Wharton School's Shropshire leaving for new Arizona State sports center

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Kenneth L. Shropshire, director of the Wharton Sports Business Initiative at the University of Pennsylvania, is leaving to join Arizona State University to design and lead a new international sports center.

Kenneth L. Shropshire, a professor of sports, business and law, and director of the Wharton Sports Business Initiative at the University of Pennsylvania, is leaving to join Arizona State University to lead a new international sports center.

Shropshire, 62, a lawyer and professor at the Wharton School and Penn's department of Africana studies for the last 30 years, was named founder and faculty director of Arizona State’s sports business initiative as of July 1. He will be a professor emeritus at Wharton, according to an Arizona State spokesman.

The author of 12 books and co-host of a national sports business show on SiriusXM radio, Shropshire will become the first Adidas Distinguished Professor of Global Sport at Arizona State, a position newly endowed by the apparel company.

“From podcasts and documentaries to hosting events globally, this presented an extraordinary opportunity to make the work going on in the academy more impactful by broadly disseminating it in journalistic form,” he said.

At Arizona State, Shropshire will hold a joint faculty appointment at the W.P. Carey School of Business and the Walter Cronkite School of Journalism and Mass Communication, with affiliate faculty appointments at the Sandra Day O’Connor College of Law and the School of Social Transformation’s African and African American Studies program.  He will be charged with designing, building and leading Arizona State’s sports institute, which is expected to be launched this year. Shropshire also will be the center’s CEO.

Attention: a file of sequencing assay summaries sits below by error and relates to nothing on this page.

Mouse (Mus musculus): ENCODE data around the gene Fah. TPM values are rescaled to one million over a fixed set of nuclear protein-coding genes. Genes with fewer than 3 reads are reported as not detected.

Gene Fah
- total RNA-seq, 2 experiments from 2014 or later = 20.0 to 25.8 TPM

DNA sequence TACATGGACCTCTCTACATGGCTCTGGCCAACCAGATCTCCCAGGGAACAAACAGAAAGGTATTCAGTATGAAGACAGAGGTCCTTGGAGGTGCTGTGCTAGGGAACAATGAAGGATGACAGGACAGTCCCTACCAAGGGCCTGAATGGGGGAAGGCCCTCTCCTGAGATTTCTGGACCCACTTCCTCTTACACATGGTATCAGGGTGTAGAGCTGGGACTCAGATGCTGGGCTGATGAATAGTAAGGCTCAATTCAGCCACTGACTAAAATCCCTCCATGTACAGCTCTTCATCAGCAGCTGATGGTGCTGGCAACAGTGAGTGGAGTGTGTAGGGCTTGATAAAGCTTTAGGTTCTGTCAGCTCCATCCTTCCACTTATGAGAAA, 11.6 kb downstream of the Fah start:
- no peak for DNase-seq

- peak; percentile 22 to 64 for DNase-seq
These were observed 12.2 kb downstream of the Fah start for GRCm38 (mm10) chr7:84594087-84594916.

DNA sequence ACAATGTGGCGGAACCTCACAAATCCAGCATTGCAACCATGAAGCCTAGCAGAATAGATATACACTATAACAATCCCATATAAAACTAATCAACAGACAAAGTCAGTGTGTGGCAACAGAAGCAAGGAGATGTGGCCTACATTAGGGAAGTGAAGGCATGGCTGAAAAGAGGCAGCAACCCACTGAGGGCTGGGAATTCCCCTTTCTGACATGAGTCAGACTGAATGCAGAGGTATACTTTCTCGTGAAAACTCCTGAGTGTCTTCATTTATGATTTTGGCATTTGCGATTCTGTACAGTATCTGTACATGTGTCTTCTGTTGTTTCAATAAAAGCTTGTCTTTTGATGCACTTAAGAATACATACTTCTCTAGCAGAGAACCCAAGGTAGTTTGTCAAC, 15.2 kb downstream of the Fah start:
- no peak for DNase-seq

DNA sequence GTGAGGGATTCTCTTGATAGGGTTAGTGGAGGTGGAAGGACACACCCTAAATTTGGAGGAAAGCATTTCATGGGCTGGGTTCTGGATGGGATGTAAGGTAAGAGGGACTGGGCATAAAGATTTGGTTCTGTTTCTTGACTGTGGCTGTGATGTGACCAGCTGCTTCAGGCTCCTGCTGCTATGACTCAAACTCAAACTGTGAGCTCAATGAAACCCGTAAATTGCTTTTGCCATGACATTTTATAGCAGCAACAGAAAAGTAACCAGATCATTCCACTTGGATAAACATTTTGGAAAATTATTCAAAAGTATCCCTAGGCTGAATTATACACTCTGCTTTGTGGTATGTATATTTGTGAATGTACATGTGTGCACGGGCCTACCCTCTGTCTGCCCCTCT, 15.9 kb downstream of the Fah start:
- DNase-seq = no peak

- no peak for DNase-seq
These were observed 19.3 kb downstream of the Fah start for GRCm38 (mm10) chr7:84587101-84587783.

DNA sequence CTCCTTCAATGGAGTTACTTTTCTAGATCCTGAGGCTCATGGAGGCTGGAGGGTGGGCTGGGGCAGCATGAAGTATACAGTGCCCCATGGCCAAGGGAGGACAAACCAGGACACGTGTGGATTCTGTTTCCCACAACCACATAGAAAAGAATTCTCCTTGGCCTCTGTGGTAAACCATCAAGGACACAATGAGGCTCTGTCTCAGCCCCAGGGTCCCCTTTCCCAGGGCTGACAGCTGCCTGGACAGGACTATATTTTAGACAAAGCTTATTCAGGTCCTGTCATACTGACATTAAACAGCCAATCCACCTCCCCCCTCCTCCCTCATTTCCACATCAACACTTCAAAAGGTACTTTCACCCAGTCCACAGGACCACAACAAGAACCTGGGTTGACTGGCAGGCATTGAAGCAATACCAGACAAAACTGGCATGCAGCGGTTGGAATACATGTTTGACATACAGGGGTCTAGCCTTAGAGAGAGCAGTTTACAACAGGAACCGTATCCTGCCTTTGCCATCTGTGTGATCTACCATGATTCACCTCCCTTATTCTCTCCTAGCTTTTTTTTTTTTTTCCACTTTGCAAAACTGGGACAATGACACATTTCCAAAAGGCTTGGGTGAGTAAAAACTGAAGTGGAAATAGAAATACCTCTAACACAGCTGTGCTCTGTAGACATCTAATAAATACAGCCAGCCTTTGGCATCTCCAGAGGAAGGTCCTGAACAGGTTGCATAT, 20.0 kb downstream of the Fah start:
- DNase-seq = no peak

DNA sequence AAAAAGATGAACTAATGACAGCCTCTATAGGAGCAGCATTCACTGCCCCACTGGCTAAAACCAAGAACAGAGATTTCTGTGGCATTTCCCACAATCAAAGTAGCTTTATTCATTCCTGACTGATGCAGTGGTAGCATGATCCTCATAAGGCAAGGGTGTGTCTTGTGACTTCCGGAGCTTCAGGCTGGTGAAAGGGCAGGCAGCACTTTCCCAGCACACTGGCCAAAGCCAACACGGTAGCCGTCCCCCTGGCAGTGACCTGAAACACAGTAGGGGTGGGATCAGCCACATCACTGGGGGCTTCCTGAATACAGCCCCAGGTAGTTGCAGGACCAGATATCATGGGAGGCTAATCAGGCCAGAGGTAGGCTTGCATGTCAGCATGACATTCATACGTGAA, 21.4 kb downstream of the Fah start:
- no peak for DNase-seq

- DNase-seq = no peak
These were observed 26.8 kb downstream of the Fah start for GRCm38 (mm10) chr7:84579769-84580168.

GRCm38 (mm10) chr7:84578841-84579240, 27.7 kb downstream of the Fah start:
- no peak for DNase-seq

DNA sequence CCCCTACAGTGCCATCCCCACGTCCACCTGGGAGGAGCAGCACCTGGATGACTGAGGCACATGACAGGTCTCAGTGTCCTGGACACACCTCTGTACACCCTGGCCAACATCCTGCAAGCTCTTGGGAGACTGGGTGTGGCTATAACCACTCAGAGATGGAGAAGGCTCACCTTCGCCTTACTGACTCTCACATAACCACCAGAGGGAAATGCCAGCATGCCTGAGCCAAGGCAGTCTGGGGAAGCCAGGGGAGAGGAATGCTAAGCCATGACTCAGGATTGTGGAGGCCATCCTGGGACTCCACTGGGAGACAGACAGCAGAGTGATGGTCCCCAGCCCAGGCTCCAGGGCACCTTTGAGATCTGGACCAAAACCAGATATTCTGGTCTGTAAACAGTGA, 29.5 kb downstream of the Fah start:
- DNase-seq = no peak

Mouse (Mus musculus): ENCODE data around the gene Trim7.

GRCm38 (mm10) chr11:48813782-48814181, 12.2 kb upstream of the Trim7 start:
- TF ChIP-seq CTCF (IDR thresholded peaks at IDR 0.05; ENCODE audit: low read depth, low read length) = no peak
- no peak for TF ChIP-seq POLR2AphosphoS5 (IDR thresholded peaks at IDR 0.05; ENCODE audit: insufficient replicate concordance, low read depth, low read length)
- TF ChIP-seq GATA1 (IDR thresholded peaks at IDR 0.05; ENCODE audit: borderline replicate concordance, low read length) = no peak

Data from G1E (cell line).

“The role and impact of sports on the world is growing rapidly in both scale and complexity,” Arizona State president Michael M. Crow said in a statement.

Shropshire was recruited to Arizona State by Ray Anderson, a former NFL executive who is the school’s athletic director.  "I have known Ken since becoming teammates on the Stanford football team in 1973,” Anderson said. “I have no doubt he will bring dynamic energy to this exciting initiative."

After earning an economics degree from Stanford, Shropshire graduated from Columbia Law School in 1980. He practiced law in Los Angeles and served for three years as an executive with the Los Angeles Olympic Organizing Committee before joining the Wharton faculty in 1986.

In 2000, Mayor John F. Street appointed Shropshire to chair Philadelphia’s stadium site-selection committee. Shropshire's consulting clients have included the NFL, the Miami Dolphins, and the U.S. Olympic Committee.

Shropshire will remain a member of the boards of directors of Moelis & Co. and the nonprofit USA Volleyball and Ross Initiative in Sports for Equality. His books include In Black and White: Race and Sports in America, The Business of Sports, and The Business of Sports Agents. His current book project, The Mis-Education of the Student-Athlete, focuses on athletes' degree completion.

His household is filled with athletes: Diane, his wife, a Philadelphia anesthesiologist, is a former doubles tennis champion at Stanford; their daughter, Theresa, played varsity squash at Stanford; and their son, Sam, is a three-time first-team All-Big Ten selection on the Northwestern University tennis team, with plans to play professionally.

“Wharton was great, and Philly’s been home for 30 years," said Shropshire, who moved here in 1986, living in Mount Airy for many years. "But, frankly, I want to work on podcasts, documentaries, and drill down deeper on issues, and build something across an innovative university.

“ASU wants this thing to be global; it will be different from Wharton’s center, and bigger," he said. "This will be a university-wide endeavor, bringing in the Mayo Clinic, the Cronkite School. We want to answer questions like: 'Should your kid play with a concussion? Should cities bid on the Olympics? Does Gatorade work?' Whereas at Wharton, we focused more on traditional business issues.”

Shropshire said he plans to maintain a residence in Philadelphia, at the new One Riverside apartment complex.

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